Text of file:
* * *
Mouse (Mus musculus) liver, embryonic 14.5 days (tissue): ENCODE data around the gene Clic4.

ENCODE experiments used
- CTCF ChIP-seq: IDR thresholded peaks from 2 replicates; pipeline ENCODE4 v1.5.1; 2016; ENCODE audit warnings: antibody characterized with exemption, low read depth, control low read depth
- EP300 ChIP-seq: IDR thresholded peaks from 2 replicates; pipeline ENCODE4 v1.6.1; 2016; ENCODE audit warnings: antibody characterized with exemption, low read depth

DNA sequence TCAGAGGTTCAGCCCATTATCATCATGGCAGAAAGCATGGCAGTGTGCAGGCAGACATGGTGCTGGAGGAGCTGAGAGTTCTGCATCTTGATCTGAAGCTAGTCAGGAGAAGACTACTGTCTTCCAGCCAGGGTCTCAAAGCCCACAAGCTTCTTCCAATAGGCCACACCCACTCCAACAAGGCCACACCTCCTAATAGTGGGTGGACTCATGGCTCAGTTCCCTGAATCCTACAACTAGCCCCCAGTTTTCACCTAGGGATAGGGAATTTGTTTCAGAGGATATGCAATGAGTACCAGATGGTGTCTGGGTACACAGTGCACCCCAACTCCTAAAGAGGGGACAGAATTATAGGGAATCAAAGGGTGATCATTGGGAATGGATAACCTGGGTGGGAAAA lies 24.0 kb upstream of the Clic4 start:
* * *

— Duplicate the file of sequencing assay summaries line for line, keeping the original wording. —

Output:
Mouse (Mus musculus) liver, embryonic 14.5 days (tissue): ENCODE data around the gene Clic4.

ENCODE experiments used
- CTCF ChIP-seq: IDR thresholded peaks from 2 replicates; pipeline ENCODE4 v1.5.1; 2016; ENCODE audit warnings: antibody characterized with exemption, low read depth, control low read depth
- EP300 ChIP-seq: IDR thresholded peaks from 2 replicates; pipeline ENCODE4 v1.6.1; 2016; ENCODE audit warnings: antibody characterized with exemption, low read depth

DNA sequence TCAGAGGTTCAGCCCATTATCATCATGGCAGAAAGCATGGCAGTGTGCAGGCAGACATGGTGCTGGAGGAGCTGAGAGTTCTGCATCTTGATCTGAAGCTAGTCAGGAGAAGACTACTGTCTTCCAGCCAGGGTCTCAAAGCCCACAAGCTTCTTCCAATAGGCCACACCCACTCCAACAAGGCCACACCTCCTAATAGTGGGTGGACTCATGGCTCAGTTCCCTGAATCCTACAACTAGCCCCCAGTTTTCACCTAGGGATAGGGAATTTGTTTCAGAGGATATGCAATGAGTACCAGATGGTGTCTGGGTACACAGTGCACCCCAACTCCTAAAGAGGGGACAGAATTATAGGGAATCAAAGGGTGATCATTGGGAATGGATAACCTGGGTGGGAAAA lies 24.0 kb upstream of the Clic4 start: